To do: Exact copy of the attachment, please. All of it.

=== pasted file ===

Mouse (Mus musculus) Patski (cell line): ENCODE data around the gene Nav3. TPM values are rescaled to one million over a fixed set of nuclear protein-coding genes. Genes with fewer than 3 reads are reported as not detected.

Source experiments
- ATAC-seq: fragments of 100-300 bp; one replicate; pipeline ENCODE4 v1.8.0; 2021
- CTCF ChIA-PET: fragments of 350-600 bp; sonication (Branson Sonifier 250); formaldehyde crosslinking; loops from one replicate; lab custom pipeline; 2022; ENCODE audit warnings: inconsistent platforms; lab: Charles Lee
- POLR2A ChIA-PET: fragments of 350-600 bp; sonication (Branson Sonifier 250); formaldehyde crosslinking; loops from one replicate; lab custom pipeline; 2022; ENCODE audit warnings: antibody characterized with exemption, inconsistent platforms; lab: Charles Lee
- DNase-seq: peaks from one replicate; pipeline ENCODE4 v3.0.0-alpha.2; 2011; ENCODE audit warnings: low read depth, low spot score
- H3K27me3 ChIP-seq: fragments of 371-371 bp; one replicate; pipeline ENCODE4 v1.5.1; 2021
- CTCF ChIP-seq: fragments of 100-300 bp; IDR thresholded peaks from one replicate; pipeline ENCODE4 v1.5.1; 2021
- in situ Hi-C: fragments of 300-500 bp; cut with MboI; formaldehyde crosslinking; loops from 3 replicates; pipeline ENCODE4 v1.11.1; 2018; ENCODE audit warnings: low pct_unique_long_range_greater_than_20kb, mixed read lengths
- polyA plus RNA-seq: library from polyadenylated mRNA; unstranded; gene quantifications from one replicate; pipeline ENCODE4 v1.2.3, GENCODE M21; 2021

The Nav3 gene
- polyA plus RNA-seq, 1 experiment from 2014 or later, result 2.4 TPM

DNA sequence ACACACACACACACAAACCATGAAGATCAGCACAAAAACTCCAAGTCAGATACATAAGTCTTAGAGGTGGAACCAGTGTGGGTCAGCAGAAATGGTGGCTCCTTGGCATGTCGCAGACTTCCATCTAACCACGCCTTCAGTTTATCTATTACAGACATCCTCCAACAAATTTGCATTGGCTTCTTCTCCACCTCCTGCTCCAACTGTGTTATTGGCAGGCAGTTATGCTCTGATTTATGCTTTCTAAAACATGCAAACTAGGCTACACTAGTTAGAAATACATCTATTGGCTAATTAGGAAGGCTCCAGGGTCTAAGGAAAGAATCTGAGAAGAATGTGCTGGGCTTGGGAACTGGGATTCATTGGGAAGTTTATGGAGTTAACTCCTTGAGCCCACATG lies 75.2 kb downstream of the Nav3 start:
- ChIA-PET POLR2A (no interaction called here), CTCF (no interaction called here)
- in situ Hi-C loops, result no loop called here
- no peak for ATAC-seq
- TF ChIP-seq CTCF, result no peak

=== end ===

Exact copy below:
Mouse (Mus musculus) Patski (cell line): ENCODE data around the gene Nav3. TPM values are rescaled to one million over a fixed set of nuclear protein-coding genes. Genes with fewer than 3 reads are reported as not detected.

Source experiments
- ATAC-seq: fragments of 100-300 bp; one replicate; pipeline ENCODE4 v1.8.0; 2021
- CTCF ChIA-PET: fragments of 350-600 bp; sonication (Branson Sonifier 250); formaldehyde crosslinking; loops from one replicate; lab custom pipeline; 2022; ENCODE audit warnings: inconsistent platforms; lab: Charles Lee
- POLR2A ChIA-PET: fragments of 350-600 bp; sonication (Branson Sonifier 250); formaldehyde crosslinking; loops from one replicate; lab custom pipeline; 2022; ENCODE audit warnings: antibody characterized with exemption, inconsistent platforms; lab: Charles Lee
- DNase-seq: peaks from one replicate; pipeline ENCODE4 v3.0.0-alpha.2; 2011; ENCODE audit warnings: low read depth, low spot score
- H3K27me3 ChIP-seq: fragments of 371-371 bp; one replicate; pipeline ENCODE4 v1.5.1; 2021
- CTCF ChIP-seq: fragments of 100-300 bp; IDR thresholded peaks from one replicate; pipeline ENCODE4 v1.5.1; 2021
- in situ Hi-C: fragments of 300-500 bp; cut with MboI; formaldehyde crosslinking; loops from 3 replicates; pipeline ENCODE4 v1.11.1; 2018; ENCODE audit warnings: low pct_unique_long_range_greater_than_20kb, mixed read lengths
- polyA plus RNA-seq: library from polyadenylated mRNA; unstranded; gene quantifications from one replicate; pipeline ENCODE4 v1.2.3, GENCODE M21; 2021

The Nav3 gene
- polyA plus RNA-seq, 1 experiment from 2014 or later, result 2.4 TPM

DNA sequence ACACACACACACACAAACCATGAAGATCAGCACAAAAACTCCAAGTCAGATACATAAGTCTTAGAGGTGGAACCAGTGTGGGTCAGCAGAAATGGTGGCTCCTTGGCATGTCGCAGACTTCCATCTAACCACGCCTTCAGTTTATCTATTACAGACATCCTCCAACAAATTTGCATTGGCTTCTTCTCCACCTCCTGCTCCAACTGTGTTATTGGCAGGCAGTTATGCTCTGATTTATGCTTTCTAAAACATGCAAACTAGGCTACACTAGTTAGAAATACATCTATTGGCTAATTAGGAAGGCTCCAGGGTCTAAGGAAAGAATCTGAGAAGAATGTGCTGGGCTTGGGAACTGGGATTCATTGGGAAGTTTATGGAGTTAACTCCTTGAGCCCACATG lies 75.2 kb downstream of the Nav3 start:
- ChIA-PET POLR2A (no interaction called here), CTCF (no interaction called here)
- in situ Hi-C loops, result no loop called here
- no peak for ATAC-seq
- TF ChIP-seq CTCF, result no peak